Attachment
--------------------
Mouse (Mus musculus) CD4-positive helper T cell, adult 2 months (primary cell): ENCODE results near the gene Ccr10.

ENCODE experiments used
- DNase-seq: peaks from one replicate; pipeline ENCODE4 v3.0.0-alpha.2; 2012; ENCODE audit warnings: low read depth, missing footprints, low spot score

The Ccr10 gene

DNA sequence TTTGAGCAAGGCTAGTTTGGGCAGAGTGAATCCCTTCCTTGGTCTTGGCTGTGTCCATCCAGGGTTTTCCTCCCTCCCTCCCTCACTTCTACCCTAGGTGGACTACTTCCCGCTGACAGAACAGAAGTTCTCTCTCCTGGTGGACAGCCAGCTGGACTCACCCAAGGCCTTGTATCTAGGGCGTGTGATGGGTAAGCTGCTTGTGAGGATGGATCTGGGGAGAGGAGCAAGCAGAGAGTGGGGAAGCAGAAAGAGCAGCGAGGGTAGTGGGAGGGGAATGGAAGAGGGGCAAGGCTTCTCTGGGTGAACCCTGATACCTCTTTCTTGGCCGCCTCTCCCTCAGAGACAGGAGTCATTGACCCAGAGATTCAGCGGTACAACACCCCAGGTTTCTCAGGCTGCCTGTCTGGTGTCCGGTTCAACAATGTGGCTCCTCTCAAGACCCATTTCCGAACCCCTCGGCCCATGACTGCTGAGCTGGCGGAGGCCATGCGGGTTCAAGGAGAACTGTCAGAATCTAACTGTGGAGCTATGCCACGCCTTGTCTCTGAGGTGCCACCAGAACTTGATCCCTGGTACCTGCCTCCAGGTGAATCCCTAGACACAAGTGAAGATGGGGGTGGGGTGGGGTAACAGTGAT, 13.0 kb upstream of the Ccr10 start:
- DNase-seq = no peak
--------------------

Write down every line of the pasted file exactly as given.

Mouse (Mus musculus) CD4-positive helper T cell, adult 2 months (primary cell): ENCODE results near the gene Ccr10.

ENCODE experiments used
- DNase-seq: peaks from one replicate; pipeline ENCODE4 v3.0.0-alpha.2; 2012; ENCODE audit warnings: low read depth, missing footprints, low spot score

The Ccr10 gene

DNA sequence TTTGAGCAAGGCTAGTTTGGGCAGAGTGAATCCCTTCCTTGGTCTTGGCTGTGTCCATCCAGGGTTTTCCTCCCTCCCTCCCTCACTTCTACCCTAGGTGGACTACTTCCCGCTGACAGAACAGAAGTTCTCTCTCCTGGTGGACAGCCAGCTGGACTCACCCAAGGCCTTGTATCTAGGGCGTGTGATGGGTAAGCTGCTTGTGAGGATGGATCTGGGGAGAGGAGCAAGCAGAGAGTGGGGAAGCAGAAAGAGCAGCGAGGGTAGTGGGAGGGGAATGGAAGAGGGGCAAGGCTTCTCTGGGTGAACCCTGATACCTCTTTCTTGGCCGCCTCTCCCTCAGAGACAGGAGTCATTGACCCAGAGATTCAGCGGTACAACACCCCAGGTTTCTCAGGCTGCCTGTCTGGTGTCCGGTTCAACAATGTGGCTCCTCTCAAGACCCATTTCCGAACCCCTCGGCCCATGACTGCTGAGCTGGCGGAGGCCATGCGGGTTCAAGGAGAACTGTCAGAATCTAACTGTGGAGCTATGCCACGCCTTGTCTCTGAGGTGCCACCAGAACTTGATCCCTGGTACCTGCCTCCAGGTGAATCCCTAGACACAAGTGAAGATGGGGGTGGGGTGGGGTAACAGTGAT, 13.0 kb upstream of the Ccr10 start:
- DNase-seq = no peak